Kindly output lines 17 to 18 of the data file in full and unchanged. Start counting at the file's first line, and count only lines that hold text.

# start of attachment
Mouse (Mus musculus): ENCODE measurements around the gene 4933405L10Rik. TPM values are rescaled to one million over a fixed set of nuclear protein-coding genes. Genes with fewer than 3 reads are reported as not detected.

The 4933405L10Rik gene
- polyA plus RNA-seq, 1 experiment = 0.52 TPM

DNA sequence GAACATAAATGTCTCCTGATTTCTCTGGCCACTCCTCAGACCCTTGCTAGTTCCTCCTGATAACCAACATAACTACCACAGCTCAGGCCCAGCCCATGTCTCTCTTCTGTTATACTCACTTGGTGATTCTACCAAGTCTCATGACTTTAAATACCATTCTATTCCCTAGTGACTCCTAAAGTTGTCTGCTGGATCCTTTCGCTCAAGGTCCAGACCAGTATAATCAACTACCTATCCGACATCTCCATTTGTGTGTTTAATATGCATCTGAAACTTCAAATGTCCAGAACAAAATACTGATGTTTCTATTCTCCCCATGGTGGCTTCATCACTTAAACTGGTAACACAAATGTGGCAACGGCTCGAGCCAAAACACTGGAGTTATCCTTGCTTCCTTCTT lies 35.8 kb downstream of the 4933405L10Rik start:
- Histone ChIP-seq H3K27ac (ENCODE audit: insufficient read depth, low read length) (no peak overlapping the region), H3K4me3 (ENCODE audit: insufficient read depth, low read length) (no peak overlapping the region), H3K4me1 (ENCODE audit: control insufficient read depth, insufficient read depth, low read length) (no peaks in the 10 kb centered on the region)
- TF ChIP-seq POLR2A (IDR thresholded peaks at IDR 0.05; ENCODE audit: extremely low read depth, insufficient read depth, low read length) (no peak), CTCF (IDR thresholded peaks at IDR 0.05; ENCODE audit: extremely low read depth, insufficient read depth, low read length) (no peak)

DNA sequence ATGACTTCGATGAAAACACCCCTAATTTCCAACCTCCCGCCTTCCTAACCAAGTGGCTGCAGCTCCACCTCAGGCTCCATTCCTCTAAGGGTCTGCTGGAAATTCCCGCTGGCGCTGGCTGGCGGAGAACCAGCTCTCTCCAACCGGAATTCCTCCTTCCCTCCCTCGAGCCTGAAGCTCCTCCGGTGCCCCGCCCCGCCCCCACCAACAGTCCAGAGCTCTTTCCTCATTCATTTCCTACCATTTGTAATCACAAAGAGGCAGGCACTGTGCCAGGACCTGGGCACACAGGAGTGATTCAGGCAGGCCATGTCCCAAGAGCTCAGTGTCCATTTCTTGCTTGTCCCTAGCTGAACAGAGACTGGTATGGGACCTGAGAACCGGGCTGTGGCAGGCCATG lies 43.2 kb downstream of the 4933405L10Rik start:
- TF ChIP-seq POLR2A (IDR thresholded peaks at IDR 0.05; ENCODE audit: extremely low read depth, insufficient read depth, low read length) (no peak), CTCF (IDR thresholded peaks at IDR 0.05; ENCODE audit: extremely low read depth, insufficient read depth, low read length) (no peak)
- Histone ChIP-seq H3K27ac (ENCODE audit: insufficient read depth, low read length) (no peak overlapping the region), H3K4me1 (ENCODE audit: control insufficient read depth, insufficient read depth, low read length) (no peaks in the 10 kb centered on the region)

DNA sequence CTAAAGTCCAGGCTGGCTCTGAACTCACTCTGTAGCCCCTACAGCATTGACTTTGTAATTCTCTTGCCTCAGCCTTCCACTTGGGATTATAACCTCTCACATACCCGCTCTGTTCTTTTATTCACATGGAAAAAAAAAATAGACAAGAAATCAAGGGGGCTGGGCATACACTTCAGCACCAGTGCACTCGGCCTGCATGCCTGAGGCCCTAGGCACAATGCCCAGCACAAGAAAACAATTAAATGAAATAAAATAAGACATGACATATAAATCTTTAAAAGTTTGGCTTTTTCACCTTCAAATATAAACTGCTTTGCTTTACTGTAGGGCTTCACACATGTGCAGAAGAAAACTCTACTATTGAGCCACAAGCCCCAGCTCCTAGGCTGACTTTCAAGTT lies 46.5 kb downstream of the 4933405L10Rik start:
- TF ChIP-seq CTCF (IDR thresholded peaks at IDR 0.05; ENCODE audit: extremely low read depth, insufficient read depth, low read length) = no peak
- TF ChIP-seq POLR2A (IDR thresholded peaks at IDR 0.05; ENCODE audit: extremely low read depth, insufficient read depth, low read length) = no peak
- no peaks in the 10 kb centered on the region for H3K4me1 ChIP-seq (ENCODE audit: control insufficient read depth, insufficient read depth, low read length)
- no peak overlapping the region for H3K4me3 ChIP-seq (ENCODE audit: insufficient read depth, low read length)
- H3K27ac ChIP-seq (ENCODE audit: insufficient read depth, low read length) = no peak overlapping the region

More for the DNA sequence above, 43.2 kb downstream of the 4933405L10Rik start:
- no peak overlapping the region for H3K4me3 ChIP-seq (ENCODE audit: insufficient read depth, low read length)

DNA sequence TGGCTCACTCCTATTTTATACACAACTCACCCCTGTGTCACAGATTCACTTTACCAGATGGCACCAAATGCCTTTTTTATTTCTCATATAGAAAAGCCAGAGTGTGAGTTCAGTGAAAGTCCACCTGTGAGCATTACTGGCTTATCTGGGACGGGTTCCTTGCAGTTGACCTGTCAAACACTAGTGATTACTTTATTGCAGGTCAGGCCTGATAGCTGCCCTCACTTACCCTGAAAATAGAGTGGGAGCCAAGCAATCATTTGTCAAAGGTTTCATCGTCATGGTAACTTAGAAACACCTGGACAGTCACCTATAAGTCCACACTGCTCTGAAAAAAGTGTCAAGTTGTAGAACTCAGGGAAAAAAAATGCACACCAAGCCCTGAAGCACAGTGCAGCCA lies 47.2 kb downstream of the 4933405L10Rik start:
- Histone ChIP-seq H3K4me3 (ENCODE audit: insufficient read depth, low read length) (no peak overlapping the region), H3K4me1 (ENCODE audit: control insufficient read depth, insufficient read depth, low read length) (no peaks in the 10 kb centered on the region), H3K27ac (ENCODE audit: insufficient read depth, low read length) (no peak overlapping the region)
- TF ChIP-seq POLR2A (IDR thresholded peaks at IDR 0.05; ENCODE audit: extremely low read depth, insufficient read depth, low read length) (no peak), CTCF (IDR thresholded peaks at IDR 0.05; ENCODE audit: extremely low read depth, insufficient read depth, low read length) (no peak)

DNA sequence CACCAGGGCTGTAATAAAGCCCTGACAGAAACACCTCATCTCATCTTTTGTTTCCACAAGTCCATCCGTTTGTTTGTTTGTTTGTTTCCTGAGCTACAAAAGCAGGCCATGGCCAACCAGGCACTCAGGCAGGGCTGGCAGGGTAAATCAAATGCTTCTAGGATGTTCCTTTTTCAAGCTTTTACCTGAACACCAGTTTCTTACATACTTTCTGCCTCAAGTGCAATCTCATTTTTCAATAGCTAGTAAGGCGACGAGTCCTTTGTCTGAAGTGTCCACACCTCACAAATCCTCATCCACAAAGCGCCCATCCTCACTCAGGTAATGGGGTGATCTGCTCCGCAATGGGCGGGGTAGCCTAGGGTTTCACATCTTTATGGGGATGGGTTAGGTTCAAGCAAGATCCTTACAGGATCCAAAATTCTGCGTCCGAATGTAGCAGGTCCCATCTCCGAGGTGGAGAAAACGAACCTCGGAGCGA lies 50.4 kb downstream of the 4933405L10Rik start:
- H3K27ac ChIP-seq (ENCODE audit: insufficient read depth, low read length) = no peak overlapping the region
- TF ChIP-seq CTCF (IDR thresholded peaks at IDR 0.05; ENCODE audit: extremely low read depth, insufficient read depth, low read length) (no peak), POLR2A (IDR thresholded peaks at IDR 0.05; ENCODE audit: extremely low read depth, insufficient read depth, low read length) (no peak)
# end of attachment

- no peak overlapping the region for H3K4me3 ChIP-seq (ENCODE audit: insufficient read depth, low read length)

DNA sequence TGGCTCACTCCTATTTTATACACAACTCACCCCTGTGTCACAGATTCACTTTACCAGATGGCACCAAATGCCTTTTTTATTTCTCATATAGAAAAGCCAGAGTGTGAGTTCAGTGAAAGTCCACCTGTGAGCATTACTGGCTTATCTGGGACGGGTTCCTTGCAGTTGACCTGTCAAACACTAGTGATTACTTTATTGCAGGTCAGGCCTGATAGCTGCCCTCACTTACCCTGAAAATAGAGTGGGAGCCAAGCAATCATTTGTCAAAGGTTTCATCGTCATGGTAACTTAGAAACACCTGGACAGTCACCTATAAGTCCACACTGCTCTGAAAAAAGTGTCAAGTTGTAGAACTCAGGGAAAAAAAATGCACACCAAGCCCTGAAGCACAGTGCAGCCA lies 47.2 kb downstream of the 4933405L10Rik start: